My dad was a whizz with numbers.
He was comfortable whenever he was around them. He wasn’t a patient man but I can remember him helping me in my later years of high school. He was self taught because he had to leave school at the end of year ten because his father died suddenly and his family needed his income.
He was one of those people who can compute in their head and occasionally we would compete. I was almost as fast as him but I had to work very hard, for him it was second nature.
In a world of uncertainty and betrayal, it is comforting to know that numbers will NEVER let you down.
Two plus two ALWAYS equals four.
No ifs no buts, always equals four.
Considering this magnificent certainty, I find it amazing that so many people dislike numbers; or should I say they dislike Maths. This is probably more a reflection of the deficiencies of the Maths teachers, but fortunately, I had a few good ones along the way.
31 emails and a dog’s paw.
Our entire world is made up of numbers.
Even the stuff you cannot see can be described in numbers.
The computer you are reading this on now is heavily reliant on numbers.
The way that people use written numbers is interesting to me.
Because I like to take photographs I am constantly on the lookout for interesting things to shoot.
For example; when I was sweeping my back deck before heading to the cafe that I’m sitting in now, I noticed that the young man who had done some work for me recently (the same young man who rebuilt the deck) had written some computations on one of the railings. He rubbed it out when he was finished but I could still see the faint outline of the numbers. I’m not sure what he was working out, it just seemed interesting to me that this post was rattling around in my head and for the first time in nearly a year I notice these numbers.
This house has changed hands three times since the ‘no junk mail’ sign went up. I wonder if the current owners feel this way?
House numbers are probably the most obvious example.
In our society as numbers are rarely used here (Australia) as street names. I follow a WordPress person who is posting a house number a day for 365 days. The whole 365 days thing is not really for me but I still like this idea.
You will find that a few of my numbers will be house numbers but not in any particular order. They will be there because I liked the look of them or because of their location.
It’s the way that people use numbers that makes it interesting, boring, sinister or scary.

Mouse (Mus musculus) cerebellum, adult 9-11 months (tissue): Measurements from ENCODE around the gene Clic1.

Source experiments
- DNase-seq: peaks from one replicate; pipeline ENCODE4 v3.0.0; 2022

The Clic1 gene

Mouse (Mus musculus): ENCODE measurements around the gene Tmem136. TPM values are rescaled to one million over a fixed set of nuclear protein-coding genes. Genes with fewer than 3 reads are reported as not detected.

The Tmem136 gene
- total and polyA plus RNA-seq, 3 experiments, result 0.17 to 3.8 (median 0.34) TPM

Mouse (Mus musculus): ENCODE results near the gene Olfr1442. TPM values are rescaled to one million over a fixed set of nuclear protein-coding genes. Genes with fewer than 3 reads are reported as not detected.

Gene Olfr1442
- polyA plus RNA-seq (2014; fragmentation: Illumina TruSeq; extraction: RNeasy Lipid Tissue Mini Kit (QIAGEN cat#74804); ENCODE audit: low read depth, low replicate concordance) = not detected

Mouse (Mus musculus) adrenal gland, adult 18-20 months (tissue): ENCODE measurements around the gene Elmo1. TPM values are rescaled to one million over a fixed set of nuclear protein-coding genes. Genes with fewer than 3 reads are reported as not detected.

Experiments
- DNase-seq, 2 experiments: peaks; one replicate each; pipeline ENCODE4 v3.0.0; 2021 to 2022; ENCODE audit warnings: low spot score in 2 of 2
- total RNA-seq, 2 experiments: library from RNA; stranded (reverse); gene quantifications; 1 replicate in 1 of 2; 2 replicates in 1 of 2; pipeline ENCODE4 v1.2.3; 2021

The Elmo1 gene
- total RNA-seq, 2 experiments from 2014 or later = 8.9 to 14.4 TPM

On the way here I dropped off an old tape of an interview I did in the 1980s. The bloke in this ‘really interesting shop’ is going to clean it up (literally and acoustically) and make a digital copy. I promised to send a copy (if I ever found it) to the National Film and Sound Archive*. When I dropped the tape off I noticed that the arcade had two number 13s, and no number 15. The owner of the shop said that he constantly gets mail for number 15 and there is no number 15! You hear a lot about the number 13. Some building don’t have a thirteenth floor, but this arcade has two shops with the number 13 on them and to make it worse they are opposite each other!
One wonders how long this has been going on and how much longer it will continue. Things like this, where no one in particular is in charge, tend to keep on keeping on.
More numbers: the aforementioned tape was an interview with a man who was involved in the manufacture of Pianola Rolls. All piano rolls have catalogue numbers as well as the name of the song. It’s similar to the way that books have a number as well as a name. Sometimes you have to look inside to find this number and other times it has a different number on the outside when it is in a library.^
I’ve also discovered that light and telephone poles have numbers, which makes sense.
Most electronic gear has some sort of a serial number.
They do this so that you can write it down and quote it to the police after some a***hole has nicked it from your house. The police will probably quote you a number to represent your chances of ever getting your stuff back and it may look like this; about a 1000000 to 1, which is a little disheartening.
One of my favourite numbers is the one that appears on money.
Interestingly, when my country switched from cotton to polymer for the manufacturer of money it was decided that the largest denomination would be $100. The reason being that larger denominations would encourage the cash economy. Those of you who know what the ‘cash economy’ is will know that it does not need any encouragement!
It’s also interesting to note that the $100 bill is now worth slightly more than $60 some twenty plus years later. (I just read this post to my wife and she said that she thought that the $100 note should be worth more not less…………. I give up!)
* The interview is with a man who worked for Broadway Music Rolls in Collingwood. He worked for the company (he was it’s sole employee) until the founder of the company, Len Luscombe, died in the early 1950s. Luscombe was a talented musician and very well known in Melbourne. The gentleman I interviewed was very old at the time and I was excited that I had tracked him down. He was very sharp and was also excited that someone was interested in his past. He was a living time capsule of a time long past. He was living with his son and daughter in law and they were bemused as to why I was so keen to speak to this old-timer. As often happens with old people, those around him never thought that he would have something to say that anyone would be interested in.
^ In the olden days people used to read books and sometimes they were gathered together in places called libraries.
On another subject altogether; what do you think it looks like?